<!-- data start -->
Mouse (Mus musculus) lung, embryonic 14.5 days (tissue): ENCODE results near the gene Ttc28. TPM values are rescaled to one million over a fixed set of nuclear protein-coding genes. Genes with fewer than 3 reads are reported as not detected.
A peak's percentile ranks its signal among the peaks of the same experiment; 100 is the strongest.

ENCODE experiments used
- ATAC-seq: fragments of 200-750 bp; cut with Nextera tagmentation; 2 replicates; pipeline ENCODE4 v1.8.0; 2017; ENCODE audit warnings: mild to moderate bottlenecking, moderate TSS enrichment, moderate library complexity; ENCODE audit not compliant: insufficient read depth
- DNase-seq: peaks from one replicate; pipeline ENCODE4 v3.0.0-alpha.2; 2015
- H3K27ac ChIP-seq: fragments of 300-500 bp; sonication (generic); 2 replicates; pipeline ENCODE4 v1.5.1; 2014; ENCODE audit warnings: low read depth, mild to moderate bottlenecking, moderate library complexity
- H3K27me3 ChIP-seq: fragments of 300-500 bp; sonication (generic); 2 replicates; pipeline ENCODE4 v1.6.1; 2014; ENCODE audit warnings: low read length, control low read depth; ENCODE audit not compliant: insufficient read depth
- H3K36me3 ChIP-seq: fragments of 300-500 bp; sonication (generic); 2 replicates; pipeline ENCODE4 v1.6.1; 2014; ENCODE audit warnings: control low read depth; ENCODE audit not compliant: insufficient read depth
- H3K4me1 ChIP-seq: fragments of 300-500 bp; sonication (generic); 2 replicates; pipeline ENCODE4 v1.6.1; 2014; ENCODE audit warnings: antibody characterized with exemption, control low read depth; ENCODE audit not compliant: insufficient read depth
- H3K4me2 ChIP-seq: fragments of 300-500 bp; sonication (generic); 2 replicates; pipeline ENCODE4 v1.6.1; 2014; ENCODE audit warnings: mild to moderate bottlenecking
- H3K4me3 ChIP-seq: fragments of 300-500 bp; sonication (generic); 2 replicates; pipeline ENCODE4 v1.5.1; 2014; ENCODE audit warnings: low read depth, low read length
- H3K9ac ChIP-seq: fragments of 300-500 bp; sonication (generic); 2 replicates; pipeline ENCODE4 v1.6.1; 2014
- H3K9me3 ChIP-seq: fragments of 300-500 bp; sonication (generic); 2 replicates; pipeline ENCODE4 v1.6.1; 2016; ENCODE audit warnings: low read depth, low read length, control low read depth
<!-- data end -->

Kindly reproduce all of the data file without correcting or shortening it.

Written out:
Mouse (Mus musculus) lung, embryonic 14.5 days (tissue): ENCODE results near the gene Ttc28. TPM values are rescaled to one million over a fixed set of nuclear protein-coding genes. Genes with fewer than 3 reads are reported as not detected.
A peak's percentile ranks its signal among the peaks of the same experiment; 100 is the strongest.

ENCODE experiments used
- ATAC-seq: fragments of 200-750 bp; cut with Nextera tagmentation; 2 replicates; pipeline ENCODE4 v1.8.0; 2017; ENCODE audit warnings: mild to moderate bottlenecking, moderate TSS enrichment, moderate library complexity; ENCODE audit not compliant: insufficient read depth
- DNase-seq: peaks from one replicate; pipeline ENCODE4 v3.0.0-alpha.2; 2015
- H3K27ac ChIP-seq: fragments of 300-500 bp; sonication (generic); 2 replicates; pipeline ENCODE4 v1.5.1; 2014; ENCODE audit warnings: low read depth, mild to moderate bottlenecking, moderate library complexity
- H3K27me3 ChIP-seq: fragments of 300-500 bp; sonication (generic); 2 replicates; pipeline ENCODE4 v1.6.1; 2014; ENCODE audit warnings: low read length, control low read depth; ENCODE audit not compliant: insufficient read depth
- H3K36me3 ChIP-seq: fragments of 300-500 bp; sonication (generic); 2 replicates; pipeline ENCODE4 v1.6.1; 2014; ENCODE audit warnings: control low read depth; ENCODE audit not compliant: insufficient read depth
- H3K4me1 ChIP-seq: fragments of 300-500 bp; sonication (generic); 2 replicates; pipeline ENCODE4 v1.6.1; 2014; ENCODE audit warnings: antibody characterized with exemption, control low read depth; ENCODE audit not compliant: insufficient read depth
- H3K4me2 ChIP-seq: fragments of 300-500 bp; sonication (generic); 2 replicates; pipeline ENCODE4 v1.6.1; 2014; ENCODE audit warnings: mild to moderate bottlenecking
- H3K4me3 ChIP-seq: fragments of 300-500 bp; sonication (generic); 2 replicates; pipeline ENCODE4 v1.5.1; 2014; ENCODE audit warnings: low read depth, low read length
- H3K9ac ChIP-seq: fragments of 300-500 bp; sonication (generic); 2 replicates; pipeline ENCODE4 v1.6.1; 2014
- H3K9me3 ChIP-seq: fragments of 300-500 bp; sonication (generic); 2 replicates; pipeline ENCODE4 v1.6.1; 2016; ENCODE audit warnings: low read depth, low read length, control low read depth